Nine Halosarcia plant species from Lake Carey, Western Australia, were tested to determine the effect of salt on seed germination. These species were Halosarcia 'Angel Fish Island' (B. Davey 4) Halosarcia calyptrata Paul G. Wilson, Halosarcia halocnemoides (Nees) Paul G. Wilson, Halosarcia peltata Paul G. Wilson, Halosarcia pergranulata (J. M. Black) Paul G. Wilson, Halosarcia undulata Paul G. Wilson. All species were subjected to salt concentrations of 0, 10, 20 and 30 g/l NaCl both in the laboratory in Petri dishes and under outdoor conditions, wither buried or on the surface of soil from the lake margin. The nine species were also tested for their ability to recover, the seeds were germinated in fresh water. For the majority of species, increased NaCl concentrations resulted in decreased germination percentages both in the laboratory and outdoors. In contrast, H. halocnemoides showed a slight increase in germination percentages at higher NaCl concentrations. In laboratory trials, the greatest reduction in germination percentage was 81% for H. 'Angel Fish Island'; the average reduction was 37% across all species. In outdoor experiments, germination only reached a maximum of 25% which could have been due to lack of moisture, scarification of seeds, or temperature. Averaged across all the species, there was an increase of 58% in germination of the remaining seeds once salt was removed by flushing with fresh water.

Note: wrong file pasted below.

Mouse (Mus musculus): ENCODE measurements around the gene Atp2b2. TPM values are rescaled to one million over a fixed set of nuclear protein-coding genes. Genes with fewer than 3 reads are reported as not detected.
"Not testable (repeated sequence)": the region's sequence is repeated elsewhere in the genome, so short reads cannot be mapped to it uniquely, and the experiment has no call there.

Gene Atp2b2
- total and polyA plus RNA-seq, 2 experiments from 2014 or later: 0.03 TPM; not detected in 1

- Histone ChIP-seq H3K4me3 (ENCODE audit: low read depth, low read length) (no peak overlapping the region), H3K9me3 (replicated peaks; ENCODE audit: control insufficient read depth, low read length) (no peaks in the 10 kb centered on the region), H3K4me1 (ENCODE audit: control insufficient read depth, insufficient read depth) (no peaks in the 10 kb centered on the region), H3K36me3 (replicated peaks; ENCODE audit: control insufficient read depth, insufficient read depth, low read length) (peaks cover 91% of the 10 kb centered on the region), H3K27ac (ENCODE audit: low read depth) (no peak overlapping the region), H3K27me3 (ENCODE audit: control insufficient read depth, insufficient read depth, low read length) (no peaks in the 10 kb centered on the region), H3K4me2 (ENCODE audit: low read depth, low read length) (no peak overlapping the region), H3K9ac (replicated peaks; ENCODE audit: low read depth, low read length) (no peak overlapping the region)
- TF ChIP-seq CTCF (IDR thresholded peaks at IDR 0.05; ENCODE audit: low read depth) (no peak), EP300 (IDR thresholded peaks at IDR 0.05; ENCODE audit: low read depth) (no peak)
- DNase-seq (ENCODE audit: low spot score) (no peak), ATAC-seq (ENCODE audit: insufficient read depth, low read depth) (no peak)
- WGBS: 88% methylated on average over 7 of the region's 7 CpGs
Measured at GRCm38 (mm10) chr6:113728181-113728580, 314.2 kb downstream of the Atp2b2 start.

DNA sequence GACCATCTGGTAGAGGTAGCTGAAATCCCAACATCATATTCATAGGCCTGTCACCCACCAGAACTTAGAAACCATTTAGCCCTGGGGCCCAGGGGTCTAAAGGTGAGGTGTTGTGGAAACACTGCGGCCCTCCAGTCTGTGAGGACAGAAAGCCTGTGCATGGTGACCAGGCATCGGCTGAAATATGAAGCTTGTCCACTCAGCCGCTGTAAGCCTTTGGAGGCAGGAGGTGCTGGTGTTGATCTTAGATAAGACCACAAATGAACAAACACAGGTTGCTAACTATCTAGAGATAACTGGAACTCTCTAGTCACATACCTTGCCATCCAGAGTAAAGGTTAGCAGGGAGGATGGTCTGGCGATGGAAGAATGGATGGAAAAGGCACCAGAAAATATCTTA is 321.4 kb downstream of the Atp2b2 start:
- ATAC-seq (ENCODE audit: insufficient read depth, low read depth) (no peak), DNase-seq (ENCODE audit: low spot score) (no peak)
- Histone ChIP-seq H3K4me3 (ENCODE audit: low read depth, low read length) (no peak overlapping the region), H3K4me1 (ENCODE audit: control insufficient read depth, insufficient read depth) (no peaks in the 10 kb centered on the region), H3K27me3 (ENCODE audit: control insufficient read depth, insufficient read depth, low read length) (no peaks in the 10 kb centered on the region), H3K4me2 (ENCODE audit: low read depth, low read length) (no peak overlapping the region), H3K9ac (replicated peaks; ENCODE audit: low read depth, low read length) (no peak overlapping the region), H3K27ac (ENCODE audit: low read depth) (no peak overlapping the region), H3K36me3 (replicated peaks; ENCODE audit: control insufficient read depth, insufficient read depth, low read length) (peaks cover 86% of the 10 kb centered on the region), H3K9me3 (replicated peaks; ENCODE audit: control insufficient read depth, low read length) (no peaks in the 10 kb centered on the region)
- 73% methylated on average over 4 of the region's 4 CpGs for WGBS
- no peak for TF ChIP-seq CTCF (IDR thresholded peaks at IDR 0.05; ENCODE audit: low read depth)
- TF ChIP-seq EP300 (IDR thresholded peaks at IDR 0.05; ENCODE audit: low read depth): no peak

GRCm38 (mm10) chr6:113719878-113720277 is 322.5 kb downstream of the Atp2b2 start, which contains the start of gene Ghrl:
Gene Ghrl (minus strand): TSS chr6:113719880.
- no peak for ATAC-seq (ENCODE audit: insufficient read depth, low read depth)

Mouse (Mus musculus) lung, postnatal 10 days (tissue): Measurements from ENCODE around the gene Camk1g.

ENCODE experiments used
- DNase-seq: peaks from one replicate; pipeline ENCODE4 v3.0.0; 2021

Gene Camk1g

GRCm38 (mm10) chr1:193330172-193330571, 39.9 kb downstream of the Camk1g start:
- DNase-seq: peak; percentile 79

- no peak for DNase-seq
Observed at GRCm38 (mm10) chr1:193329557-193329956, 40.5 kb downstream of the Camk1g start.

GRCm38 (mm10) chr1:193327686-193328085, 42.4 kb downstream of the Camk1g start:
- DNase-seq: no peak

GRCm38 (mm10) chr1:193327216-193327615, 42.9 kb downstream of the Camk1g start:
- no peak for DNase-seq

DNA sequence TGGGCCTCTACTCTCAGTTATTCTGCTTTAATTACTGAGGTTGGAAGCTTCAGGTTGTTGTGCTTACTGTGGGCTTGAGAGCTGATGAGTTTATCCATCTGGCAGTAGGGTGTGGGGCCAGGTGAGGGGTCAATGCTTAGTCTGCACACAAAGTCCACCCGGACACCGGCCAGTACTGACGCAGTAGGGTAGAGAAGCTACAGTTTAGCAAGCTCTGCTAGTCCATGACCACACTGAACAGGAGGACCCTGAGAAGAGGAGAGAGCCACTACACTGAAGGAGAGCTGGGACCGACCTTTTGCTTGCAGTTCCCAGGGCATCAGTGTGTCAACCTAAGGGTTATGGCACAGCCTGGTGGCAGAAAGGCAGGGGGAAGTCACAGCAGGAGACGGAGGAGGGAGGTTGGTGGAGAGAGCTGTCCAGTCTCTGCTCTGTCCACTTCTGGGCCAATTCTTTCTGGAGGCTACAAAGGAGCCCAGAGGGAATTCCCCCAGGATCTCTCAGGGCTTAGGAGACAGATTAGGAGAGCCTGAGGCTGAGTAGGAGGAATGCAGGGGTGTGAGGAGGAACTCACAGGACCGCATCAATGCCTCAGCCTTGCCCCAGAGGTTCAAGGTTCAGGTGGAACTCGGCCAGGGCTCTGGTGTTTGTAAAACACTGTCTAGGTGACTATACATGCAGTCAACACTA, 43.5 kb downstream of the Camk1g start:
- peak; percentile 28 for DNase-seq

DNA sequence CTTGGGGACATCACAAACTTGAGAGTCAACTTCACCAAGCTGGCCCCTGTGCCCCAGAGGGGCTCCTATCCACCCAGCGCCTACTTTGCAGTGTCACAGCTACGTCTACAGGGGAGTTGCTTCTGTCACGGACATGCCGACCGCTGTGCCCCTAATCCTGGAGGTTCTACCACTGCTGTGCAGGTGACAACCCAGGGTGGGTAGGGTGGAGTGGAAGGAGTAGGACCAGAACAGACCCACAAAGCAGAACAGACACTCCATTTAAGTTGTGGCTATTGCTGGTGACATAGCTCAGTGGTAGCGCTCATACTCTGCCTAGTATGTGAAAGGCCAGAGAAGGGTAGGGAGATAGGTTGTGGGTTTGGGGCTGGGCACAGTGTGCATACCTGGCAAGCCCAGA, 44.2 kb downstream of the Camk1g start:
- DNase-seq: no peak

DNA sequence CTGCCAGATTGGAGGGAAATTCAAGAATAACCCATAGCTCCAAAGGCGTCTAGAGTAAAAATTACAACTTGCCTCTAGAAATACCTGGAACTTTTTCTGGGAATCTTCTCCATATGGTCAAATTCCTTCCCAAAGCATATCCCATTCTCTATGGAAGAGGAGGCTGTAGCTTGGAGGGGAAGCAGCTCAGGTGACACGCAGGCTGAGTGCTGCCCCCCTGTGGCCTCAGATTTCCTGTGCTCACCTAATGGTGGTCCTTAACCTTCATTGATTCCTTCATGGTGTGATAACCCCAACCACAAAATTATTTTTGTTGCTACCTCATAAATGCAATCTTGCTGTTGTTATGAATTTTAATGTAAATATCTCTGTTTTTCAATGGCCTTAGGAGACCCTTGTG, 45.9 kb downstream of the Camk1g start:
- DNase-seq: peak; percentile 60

Purvis, Jacqueline E.; Datson, Bindy; Meney, Kathy; McComb, Jen; and Coleman, Mark
"Effect of salt on germination of samphire species,"
Natural Resources and Environmental Issues: Vol. 15
, Article 48.
Available at: https://digitalcommons.usu.edu/nrei/vol15/iss1/48